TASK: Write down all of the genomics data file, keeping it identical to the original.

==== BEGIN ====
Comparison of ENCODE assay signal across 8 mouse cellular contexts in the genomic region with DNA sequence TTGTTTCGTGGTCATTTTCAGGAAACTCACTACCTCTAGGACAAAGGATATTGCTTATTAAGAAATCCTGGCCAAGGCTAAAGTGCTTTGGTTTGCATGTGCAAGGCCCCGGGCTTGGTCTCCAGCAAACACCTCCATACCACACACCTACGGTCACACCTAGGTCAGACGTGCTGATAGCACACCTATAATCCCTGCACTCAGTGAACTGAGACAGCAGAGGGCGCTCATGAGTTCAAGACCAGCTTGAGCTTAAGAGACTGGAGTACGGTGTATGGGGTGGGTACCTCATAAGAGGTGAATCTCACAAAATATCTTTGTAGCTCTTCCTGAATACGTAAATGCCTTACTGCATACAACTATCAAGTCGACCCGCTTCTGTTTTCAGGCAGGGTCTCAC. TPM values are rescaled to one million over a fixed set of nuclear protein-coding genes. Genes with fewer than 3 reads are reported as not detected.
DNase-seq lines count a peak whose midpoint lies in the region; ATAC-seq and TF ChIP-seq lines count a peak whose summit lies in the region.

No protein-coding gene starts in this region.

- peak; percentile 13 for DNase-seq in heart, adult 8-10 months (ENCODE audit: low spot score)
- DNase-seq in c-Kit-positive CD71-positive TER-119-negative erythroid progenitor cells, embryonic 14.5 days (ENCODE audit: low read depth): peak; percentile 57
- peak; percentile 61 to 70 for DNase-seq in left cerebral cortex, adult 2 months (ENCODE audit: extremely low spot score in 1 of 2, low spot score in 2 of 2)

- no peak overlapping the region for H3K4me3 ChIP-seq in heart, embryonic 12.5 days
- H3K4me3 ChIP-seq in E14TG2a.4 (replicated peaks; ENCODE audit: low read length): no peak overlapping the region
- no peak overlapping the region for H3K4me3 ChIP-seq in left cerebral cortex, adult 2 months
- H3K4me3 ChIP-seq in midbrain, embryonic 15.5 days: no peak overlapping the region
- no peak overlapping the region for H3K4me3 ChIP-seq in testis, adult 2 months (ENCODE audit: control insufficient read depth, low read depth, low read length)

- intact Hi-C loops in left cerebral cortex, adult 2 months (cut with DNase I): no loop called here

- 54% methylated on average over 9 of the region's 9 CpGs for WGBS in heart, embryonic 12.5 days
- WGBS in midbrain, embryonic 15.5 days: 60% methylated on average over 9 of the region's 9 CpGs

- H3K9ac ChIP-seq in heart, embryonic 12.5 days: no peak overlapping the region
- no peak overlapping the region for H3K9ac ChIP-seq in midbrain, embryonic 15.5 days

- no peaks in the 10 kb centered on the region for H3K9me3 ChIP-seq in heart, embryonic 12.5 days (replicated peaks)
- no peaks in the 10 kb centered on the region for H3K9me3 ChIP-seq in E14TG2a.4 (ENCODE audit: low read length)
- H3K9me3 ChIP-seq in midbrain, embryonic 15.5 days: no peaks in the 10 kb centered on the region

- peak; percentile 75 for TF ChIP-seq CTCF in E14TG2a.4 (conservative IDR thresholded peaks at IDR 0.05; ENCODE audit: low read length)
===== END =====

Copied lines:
Comparison of ENCODE assay signal across 8 mouse cellular contexts in the genomic region with DNA sequence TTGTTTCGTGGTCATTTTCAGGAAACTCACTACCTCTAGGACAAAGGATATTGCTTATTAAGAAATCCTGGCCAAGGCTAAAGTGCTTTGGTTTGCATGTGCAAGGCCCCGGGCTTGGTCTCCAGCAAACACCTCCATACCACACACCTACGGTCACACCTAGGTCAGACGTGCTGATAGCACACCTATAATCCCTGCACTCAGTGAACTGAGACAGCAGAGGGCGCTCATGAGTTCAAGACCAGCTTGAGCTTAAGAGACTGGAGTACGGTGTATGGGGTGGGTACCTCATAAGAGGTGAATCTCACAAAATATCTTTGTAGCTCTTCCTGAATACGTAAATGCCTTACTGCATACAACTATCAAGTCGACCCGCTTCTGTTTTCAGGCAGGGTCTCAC. TPM values are rescaled to one million over a fixed set of nuclear protein-coding genes. Genes with fewer than 3 reads are reported as not detected.
DNase-seq lines count a peak whose midpoint lies in the region; ATAC-seq and TF ChIP-seq lines count a peak whose summit lies in the region.

No protein-coding gene starts in this region.

- peak; percentile 13 for DNase-seq in heart, adult 8-10 months (ENCODE audit: low spot score)
- DNase-seq in c-Kit-positive CD71-positive TER-119-negative erythroid progenitor cells, embryonic 14.5 days (ENCODE audit: low read depth): peak; percentile 57
- peak; percentile 61 to 70 for DNase-seq in left cerebral cortex, adult 2 months (ENCODE audit: extremely low spot score in 1 of 2, low spot score in 2 of 2)

- no peak overlapping the region for H3K4me3 ChIP-seq in heart, embryonic 12.5 days
- H3K4me3 ChIP-seq in E14TG2a.4 (replicated peaks; ENCODE audit: low read length): no peak overlapping the region
- no peak overlapping the region for H3K4me3 ChIP-seq in left cerebral cortex, adult 2 months
- H3K4me3 ChIP-seq in midbrain, embryonic 15.5 days: no peak overlapping the region
- no peak overlapping the region for H3K4me3 ChIP-seq in testis, adult 2 months (ENCODE audit: control insufficient read depth, low read depth, low read length)

- intact Hi-C loops in left cerebral cortex, adult 2 months (cut with DNase I): no loop called here

- 54% methylated on average over 9 of the region's 9 CpGs for WGBS in heart, embryonic 12.5 days
- WGBS in midbrain, embryonic 15.5 days: 60% methylated on average over 9 of the region's 9 CpGs

- H3K9ac ChIP-seq in heart, embryonic 12.5 days: no peak overlapping the region
- no peak overlapping the region for H3K9ac ChIP-seq in midbrain, embryonic 15.5 days

- no peaks in the 10 kb centered on the region for H3K9me3 ChIP-seq in heart, embryonic 12.5 days (replicated peaks)
- no peaks in the 10 kb centered on the region for H3K9me3 ChIP-seq in E14TG2a.4 (ENCODE audit: low read length)
- H3K9me3 ChIP-seq in midbrain, embryonic 15.5 days: no peaks in the 10 kb centered on the region

- peak; percentile 75 for TF ChIP-seq CTCF in E14TG2a.4 (conservative IDR thresholded peaks at IDR 0.05; ENCODE audit: low read length)